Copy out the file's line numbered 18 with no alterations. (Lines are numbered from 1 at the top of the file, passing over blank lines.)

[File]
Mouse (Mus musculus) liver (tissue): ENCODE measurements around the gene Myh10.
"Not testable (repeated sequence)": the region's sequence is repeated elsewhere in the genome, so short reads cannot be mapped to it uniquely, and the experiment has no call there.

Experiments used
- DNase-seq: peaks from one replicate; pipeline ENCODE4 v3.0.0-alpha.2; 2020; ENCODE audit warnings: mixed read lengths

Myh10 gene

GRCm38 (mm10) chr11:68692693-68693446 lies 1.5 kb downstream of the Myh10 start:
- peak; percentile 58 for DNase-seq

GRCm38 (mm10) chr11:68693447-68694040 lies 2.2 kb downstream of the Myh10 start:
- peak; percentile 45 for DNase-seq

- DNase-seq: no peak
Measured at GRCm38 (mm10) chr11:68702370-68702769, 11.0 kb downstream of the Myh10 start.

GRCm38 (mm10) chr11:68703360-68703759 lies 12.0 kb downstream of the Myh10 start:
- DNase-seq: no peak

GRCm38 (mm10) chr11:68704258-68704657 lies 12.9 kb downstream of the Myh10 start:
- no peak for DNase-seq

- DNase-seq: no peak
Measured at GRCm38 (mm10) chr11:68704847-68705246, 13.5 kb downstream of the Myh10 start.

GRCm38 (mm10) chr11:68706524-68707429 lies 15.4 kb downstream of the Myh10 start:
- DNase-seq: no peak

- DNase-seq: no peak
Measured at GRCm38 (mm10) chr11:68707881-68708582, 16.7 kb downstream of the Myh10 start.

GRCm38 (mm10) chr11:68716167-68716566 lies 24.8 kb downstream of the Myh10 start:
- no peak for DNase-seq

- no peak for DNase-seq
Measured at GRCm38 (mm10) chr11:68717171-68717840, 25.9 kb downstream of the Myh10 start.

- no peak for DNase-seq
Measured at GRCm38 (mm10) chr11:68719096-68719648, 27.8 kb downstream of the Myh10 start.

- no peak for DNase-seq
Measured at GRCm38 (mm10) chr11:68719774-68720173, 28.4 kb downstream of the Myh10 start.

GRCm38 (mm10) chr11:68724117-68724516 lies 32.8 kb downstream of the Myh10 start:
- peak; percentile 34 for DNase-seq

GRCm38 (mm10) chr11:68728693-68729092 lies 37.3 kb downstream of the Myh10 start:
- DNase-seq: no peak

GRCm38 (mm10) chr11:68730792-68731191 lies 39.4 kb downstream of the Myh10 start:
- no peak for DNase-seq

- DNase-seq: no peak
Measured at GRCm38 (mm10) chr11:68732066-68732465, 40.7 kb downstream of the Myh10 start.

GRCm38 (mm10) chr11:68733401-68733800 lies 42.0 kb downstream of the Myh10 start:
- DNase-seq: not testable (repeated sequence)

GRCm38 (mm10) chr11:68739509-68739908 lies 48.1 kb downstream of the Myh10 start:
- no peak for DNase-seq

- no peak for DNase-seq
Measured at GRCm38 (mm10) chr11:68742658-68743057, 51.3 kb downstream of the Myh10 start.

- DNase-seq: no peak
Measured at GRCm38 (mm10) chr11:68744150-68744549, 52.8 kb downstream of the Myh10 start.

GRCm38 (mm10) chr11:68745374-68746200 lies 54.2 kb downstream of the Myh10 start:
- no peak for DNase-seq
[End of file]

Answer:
GRCm38 (mm10) chr11:68706524-68707429 lies 15.4 kb downstream of the Myh10 start: